The Nova Scotia Health Authority has filed a defence with the Supreme Court of Nova Scotia against a claim by the family of Allison Holthoff, who died in an emergency department in Amherst after waiting seven hours before seeing a doctor.
As Jennifer Henderson reported on Feb. 22, Holthoff’s family sued Nova Scotia Health and Dr. John Atia, the physician on duty in the emergency department, as being “jointly negligent” in failing to provide proper care to Holthoff. (The official name of the agency is “Nova Scotia Health Authority,” but it brands itself as “Nova Scotia Health.” It operates the province’s hospitals, with the exception of the IWK.)
Holthoff, a 37-year-old mother of three children, died on New Year’s Eve at the Cumberland Regional Health Care Centre. The family claims she died from “complications associated with an untreated splenic aneurysm,” which could have been detected had she received a CT scan.
Henderson reported on the family’s description of Holthoff’s trip to the emergency room as follows:
“Holthoff was suffering from severe pain in the upper left side of her abdomen, difficulty breathing, and nausea. She could not support her own weight.”
The statement of claim says she was triaged by a nurse and a blood sample was taken. When a urine sample was requested, Gunter accompanied his wife to the bathroom to help collect it. Inside the bathroom she collapsed and two security guards arrived to help Gunter lift her back into the wheelchair.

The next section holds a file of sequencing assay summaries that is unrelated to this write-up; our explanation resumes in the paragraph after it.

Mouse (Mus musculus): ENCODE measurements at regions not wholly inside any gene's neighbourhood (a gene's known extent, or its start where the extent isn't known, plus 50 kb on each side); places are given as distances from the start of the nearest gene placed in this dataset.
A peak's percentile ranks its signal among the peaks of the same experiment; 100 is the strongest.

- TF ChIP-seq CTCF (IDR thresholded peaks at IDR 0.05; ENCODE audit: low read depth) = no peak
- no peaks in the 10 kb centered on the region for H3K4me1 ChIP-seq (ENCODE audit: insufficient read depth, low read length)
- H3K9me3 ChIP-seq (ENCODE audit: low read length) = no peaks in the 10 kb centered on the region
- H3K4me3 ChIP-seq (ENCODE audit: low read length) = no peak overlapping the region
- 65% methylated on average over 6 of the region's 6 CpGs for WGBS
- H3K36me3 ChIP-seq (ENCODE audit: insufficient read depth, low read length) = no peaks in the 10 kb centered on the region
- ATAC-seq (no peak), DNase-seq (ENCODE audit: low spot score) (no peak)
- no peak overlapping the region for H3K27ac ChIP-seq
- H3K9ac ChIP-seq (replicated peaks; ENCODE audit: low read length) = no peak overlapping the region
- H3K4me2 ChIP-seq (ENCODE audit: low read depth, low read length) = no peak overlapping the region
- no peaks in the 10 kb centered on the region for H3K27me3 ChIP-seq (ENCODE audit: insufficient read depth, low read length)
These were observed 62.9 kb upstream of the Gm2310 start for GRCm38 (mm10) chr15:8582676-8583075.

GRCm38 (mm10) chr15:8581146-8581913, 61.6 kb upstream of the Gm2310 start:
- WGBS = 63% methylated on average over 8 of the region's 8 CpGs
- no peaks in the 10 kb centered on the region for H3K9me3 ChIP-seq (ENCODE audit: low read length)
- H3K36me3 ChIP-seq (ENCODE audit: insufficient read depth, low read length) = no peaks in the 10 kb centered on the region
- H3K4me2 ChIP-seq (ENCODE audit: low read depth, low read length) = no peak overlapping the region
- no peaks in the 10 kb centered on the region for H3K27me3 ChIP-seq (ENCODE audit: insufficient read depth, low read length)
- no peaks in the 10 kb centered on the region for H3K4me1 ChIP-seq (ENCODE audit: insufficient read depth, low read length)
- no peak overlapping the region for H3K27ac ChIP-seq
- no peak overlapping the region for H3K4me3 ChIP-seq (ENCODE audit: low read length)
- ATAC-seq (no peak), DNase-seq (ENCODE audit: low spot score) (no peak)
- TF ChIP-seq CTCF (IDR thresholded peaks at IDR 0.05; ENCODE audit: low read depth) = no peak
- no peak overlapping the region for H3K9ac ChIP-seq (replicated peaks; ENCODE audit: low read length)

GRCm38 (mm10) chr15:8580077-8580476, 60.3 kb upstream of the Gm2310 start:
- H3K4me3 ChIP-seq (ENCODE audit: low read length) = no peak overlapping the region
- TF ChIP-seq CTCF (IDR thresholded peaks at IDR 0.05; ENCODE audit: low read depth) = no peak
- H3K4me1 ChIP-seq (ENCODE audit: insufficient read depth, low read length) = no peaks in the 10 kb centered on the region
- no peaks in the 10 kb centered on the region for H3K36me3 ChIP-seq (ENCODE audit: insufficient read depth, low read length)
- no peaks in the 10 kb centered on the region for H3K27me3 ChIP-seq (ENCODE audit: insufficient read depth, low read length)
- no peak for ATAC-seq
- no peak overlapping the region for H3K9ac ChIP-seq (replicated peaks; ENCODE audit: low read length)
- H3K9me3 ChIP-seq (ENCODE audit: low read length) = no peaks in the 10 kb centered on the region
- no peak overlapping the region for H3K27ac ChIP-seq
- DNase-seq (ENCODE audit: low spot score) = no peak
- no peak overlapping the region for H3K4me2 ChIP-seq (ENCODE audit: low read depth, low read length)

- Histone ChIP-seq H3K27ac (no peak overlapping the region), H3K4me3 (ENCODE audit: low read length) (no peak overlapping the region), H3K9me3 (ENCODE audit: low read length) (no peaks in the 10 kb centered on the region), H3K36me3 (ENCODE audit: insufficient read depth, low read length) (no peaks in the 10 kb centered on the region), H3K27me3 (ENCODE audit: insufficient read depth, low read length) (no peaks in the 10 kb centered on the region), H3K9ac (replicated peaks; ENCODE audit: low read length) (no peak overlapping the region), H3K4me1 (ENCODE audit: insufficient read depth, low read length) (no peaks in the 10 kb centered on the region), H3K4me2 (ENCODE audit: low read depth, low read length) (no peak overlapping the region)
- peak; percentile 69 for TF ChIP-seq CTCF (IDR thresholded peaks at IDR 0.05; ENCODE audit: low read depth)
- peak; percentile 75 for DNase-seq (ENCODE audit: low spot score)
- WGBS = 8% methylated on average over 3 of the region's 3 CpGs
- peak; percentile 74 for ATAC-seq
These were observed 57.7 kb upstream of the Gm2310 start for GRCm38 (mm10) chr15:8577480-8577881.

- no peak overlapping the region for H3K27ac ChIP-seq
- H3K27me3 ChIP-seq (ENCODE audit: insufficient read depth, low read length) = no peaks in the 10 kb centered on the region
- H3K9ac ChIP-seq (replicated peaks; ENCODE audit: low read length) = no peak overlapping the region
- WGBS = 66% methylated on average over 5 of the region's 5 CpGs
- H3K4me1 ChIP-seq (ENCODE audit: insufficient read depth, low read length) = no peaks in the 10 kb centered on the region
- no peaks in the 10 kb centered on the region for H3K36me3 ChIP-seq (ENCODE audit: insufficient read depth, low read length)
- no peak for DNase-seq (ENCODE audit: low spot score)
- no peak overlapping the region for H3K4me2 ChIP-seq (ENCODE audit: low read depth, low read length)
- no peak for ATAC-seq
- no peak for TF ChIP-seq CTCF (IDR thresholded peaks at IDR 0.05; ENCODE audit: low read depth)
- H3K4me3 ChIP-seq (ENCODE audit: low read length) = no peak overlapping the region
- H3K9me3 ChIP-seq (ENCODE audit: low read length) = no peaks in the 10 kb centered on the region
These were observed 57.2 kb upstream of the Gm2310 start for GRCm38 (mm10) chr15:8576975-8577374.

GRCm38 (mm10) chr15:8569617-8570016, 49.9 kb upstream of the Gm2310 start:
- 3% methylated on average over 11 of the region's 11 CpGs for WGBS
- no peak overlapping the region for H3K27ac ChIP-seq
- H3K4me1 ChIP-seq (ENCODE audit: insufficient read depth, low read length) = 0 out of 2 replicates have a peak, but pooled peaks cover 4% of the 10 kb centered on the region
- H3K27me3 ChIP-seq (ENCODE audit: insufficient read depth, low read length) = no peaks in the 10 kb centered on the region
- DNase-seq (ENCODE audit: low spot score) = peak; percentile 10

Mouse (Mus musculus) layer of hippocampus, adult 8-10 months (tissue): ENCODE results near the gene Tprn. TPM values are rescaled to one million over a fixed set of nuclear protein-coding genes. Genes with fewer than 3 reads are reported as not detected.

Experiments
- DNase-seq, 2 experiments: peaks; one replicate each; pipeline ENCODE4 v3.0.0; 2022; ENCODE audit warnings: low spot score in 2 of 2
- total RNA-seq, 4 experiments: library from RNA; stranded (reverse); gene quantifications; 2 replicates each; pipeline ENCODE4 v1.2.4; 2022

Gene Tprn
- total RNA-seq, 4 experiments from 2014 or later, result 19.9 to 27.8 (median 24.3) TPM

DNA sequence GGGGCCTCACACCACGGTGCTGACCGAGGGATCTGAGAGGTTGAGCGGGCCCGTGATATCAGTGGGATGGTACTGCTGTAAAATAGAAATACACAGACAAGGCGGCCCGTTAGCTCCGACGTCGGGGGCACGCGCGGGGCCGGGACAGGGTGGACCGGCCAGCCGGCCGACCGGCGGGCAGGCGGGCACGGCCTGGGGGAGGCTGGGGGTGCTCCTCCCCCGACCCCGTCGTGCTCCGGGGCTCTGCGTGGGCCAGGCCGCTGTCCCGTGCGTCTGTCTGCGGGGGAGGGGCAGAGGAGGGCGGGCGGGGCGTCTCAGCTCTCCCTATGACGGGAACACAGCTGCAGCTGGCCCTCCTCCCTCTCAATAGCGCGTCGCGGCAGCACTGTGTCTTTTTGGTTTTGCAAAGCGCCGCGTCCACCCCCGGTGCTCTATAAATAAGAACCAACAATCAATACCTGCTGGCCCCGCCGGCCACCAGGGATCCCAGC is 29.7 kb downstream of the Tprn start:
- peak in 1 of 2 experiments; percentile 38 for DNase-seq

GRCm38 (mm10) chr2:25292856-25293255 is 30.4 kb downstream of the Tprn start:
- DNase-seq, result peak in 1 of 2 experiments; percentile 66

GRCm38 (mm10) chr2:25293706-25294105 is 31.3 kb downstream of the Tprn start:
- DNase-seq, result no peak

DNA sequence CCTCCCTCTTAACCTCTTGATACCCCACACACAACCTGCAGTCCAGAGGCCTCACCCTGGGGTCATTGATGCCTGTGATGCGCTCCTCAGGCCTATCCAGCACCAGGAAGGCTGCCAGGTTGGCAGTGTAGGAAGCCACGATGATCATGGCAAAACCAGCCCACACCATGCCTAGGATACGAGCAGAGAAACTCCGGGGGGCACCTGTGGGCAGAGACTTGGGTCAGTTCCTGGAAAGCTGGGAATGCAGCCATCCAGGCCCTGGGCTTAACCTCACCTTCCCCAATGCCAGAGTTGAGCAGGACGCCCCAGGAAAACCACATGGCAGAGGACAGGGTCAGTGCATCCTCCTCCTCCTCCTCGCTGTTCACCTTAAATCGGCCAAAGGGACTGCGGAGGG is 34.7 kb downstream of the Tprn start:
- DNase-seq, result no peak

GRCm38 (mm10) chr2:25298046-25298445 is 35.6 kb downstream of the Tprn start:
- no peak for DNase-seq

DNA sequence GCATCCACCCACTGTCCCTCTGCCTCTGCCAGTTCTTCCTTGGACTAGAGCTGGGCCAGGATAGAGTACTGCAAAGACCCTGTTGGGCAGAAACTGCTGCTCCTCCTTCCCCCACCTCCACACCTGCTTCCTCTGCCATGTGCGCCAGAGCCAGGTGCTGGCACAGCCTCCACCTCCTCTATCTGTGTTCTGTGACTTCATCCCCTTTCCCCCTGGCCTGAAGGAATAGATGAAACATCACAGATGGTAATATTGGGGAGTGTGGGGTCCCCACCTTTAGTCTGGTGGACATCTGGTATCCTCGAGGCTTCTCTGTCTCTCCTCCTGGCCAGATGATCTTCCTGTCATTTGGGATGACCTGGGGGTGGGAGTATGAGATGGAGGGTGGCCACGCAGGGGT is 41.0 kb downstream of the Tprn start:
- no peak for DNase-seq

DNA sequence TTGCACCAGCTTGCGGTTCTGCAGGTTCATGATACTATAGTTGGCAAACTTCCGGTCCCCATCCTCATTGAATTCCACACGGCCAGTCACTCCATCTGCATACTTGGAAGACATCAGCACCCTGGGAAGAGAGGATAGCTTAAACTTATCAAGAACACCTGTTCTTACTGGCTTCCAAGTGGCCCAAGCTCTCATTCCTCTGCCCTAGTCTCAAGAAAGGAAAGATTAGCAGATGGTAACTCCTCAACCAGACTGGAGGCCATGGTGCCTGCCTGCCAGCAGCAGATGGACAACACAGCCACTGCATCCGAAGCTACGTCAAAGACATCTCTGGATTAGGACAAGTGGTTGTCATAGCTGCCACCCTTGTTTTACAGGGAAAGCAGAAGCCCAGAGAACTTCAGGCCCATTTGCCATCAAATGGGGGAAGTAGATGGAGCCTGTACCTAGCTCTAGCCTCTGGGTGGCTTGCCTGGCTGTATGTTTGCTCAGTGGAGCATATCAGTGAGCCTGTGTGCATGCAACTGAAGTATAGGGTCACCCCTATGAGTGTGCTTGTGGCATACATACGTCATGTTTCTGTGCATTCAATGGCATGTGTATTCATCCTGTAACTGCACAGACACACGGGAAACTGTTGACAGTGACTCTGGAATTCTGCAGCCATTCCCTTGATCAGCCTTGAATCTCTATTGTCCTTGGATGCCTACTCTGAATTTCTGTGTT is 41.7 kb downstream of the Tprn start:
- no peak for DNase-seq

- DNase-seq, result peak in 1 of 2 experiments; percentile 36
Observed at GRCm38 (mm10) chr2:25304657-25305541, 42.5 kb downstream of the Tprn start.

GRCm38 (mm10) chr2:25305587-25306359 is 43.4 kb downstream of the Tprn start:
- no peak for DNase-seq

“The Deceased’s condition quickly deteriorated within the first hour of waiting in the hospital’s waiting room,” the court filing reads.
“She was in extreme pain and nauseous. She was vomiting bile. She was unable to sit straight in her wheelchair and remained slumped in the fetal position to one side. She was no longer effectively able to verbalize sentences. The Deceased’s husband, along with witnesses in the waiting room, continued to report the Deceased’s urgent condition to the Defendant’s nursing staff.”
According to the statement, Holthoff was in too much pain to stay seated and spent some time on the floor curled in a fetal position before she was placed in a private cubicle at approximately 3pm. No monitoring equipment was present and it wasn’t until three hours later, at about 6pm, that a nurse re-assessed Holthoff’s vital signs.
According to the court document, the patient was found to be “extremely hypotensive and tachycardic,” which means she had very low blood pressure and a rapid heart rate.
At that point, Allison was taken into an observation room where she was examined by Dr. Atia, who ordered an IV and pain relief. The statement of claim said further tests were ordered but before they could occur, “the patient went into cardiac arrest.” She died at about 7pm, eight hours after arriving at the emergency department.
In the defence filed by lawyer Karen N. Bennett-Clayton of Stewart McKelvey, Nova Scotia Health maintains that “any injury, loss or damage sustained by the Plaintiff [Holthoff’s family] was not caused by the negligence on the part of the Defendant Health Authority or anyone for whom Defendant Health Authority would be responsible at law.”
Further, Nova Scotia Health’s defence says that “any care provided by them to Allison Holthoff was provided reasonably, appropriately and in a manner consistent with the applicable standard care in the circumstances.”
Nova Scotia Health asks that the court dismiss the Holthoff family’s claim and assign court costs to the family.
Neither the Holthoff’s family claim nor Nova Scotia Health’s defence has been tested in court, and a hearing date has yet to be set.